The advances in our living standards during the past century, and especially those of the last thirty years have been enabled by technology. Cell phones, productivity enhancing software, the Internet and, most recently, the iPhone, will continue to transform our society and our old line businesses. We think our living standards will continue to improve in the years ahead as the many problems our society faces regarding energy, healthcare, education and the environment are addressed. We believe businesses able to solve those problems will have considerable growth opportunities.
One of the funds that Ron Baron manages himself is Baron Partner Fund. The fund typically invests in mid cap companies but does not limit itself in that space. The fund has not have much luck in terms of performance lately, as Ron Baron put it in a separate letter for the fund:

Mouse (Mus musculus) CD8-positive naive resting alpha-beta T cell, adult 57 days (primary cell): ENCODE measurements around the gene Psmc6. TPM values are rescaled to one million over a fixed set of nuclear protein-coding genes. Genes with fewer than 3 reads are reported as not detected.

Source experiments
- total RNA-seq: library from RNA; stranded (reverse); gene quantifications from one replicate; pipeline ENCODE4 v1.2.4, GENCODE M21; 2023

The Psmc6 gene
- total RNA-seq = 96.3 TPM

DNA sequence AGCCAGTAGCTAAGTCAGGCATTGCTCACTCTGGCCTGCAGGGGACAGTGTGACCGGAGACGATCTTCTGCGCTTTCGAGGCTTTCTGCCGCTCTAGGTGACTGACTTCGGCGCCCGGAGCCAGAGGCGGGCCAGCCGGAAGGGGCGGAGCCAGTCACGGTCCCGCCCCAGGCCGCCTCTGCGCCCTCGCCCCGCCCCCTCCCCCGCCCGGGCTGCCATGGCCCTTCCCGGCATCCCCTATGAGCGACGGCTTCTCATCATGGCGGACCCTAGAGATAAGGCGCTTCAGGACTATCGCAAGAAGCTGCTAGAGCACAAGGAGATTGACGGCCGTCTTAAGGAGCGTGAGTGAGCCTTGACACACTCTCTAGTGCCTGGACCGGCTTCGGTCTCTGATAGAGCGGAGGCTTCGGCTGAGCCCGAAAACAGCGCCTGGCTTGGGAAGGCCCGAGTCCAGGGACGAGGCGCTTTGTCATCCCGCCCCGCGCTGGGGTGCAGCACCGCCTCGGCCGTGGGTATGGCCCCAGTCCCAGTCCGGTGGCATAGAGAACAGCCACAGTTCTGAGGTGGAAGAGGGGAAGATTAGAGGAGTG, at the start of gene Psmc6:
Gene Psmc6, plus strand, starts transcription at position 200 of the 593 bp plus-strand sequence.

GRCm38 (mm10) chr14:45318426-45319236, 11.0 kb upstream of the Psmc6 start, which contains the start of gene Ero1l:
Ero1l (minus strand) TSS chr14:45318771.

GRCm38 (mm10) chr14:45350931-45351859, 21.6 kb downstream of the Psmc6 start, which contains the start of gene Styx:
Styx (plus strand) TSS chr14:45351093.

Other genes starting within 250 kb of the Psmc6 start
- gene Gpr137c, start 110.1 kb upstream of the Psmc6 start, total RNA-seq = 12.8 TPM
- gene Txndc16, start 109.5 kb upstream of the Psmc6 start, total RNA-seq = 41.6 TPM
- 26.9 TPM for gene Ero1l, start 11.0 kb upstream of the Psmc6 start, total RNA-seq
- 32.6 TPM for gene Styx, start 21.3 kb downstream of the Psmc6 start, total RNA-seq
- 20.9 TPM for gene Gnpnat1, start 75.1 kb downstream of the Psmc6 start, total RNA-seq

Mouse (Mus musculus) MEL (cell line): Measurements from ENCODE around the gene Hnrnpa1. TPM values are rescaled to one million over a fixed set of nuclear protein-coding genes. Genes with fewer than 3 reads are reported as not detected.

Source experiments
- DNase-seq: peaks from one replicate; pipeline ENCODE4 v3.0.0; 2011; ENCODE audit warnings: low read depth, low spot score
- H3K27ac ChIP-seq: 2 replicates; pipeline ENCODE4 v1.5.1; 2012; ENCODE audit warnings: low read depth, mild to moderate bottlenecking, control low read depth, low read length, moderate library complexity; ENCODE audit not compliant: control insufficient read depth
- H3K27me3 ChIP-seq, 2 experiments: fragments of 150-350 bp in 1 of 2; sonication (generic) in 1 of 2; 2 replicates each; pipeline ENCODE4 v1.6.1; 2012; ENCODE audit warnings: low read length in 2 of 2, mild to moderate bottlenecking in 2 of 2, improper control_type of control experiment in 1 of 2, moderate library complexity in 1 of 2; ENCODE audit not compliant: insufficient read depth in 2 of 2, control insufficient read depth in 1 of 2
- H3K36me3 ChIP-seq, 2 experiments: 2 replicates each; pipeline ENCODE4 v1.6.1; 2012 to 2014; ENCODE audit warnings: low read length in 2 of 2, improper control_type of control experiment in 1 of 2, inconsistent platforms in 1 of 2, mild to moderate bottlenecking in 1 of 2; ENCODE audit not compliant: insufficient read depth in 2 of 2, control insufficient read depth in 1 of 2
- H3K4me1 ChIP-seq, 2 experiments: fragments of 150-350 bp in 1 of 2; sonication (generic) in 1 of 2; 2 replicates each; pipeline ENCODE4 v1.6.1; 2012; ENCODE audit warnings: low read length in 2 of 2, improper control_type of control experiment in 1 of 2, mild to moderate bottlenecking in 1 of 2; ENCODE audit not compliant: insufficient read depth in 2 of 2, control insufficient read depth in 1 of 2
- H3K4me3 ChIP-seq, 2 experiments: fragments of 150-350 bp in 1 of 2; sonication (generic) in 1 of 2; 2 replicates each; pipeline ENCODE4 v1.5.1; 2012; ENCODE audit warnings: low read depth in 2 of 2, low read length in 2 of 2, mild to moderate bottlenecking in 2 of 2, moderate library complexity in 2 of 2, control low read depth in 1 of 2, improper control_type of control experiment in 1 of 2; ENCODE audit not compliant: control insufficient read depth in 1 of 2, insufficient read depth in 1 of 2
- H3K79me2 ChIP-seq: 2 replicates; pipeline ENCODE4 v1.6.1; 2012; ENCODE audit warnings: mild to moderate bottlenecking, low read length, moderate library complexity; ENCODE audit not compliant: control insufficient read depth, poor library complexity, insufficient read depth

During the nearly eighteen and a half years since the Fund’s founding on January 31, 1992, Baron Partners Fund’s focused portfolio of long term investments, principally in mid-sized growth companies, has outperformed the Russell Midcap Growth index by approximately 406 basis points per year. It has outperformed its competitive benchmark index by 515 basis points per year for the past ten years and by 302 basis points per year since its conversion to a mutual fund from a partnership about seven years ago on April 30, 2003. During the past five years, however, Baron Partners Fund has underperformed the Russell MidCap Growth index by approximately 109 basis points per year.
In the letter, he and his team commented on the stocks that did not behave very well during the past quarter: